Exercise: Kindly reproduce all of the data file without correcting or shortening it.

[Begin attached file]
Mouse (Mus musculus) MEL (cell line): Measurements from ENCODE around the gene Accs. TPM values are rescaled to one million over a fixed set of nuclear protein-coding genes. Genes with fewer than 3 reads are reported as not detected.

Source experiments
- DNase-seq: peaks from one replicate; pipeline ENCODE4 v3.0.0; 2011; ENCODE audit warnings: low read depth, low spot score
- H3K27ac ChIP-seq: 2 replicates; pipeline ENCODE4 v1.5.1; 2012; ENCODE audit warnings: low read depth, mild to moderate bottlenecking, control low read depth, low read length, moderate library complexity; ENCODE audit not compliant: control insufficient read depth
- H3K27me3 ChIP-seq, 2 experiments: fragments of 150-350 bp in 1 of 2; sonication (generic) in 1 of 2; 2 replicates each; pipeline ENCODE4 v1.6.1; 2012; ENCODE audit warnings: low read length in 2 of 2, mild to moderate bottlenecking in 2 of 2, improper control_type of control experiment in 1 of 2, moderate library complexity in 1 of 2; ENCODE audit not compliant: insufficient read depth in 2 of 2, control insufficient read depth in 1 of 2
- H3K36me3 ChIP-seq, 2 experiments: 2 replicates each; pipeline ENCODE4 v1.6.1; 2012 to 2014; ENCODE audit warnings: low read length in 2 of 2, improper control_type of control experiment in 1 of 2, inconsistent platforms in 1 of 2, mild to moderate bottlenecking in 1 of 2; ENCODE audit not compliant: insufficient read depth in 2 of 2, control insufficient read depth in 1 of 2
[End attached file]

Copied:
Mouse (Mus musculus) MEL (cell line): Measurements from ENCODE around the gene Accs. TPM values are rescaled to one million over a fixed set of nuclear protein-coding genes. Genes with fewer than 3 reads are reported as not detected.

Source experiments
- DNase-seq: peaks from one replicate; pipeline ENCODE4 v3.0.0; 2011; ENCODE audit warnings: low read depth, low spot score
- H3K27ac ChIP-seq: 2 replicates; pipeline ENCODE4 v1.5.1; 2012; ENCODE audit warnings: low read depth, mild to moderate bottlenecking, control low read depth, low read length, moderate library complexity; ENCODE audit not compliant: control insufficient read depth
- H3K27me3 ChIP-seq, 2 experiments: fragments of 150-350 bp in 1 of 2; sonication (generic) in 1 of 2; 2 replicates each; pipeline ENCODE4 v1.6.1; 2012; ENCODE audit warnings: low read length in 2 of 2, mild to moderate bottlenecking in 2 of 2, improper control_type of control experiment in 1 of 2, moderate library complexity in 1 of 2; ENCODE audit not compliant: insufficient read depth in 2 of 2, control insufficient read depth in 1 of 2
- H3K36me3 ChIP-seq, 2 experiments: 2 replicates each; pipeline ENCODE4 v1.6.1; 2012 to 2014; ENCODE audit warnings: low read length in 2 of 2, improper control_type of control experiment in 1 of 2, inconsistent platforms in 1 of 2, mild to moderate bottlenecking in 1 of 2; ENCODE audit not compliant: insufficient read depth in 2 of 2, control insufficient read depth in 1 of 2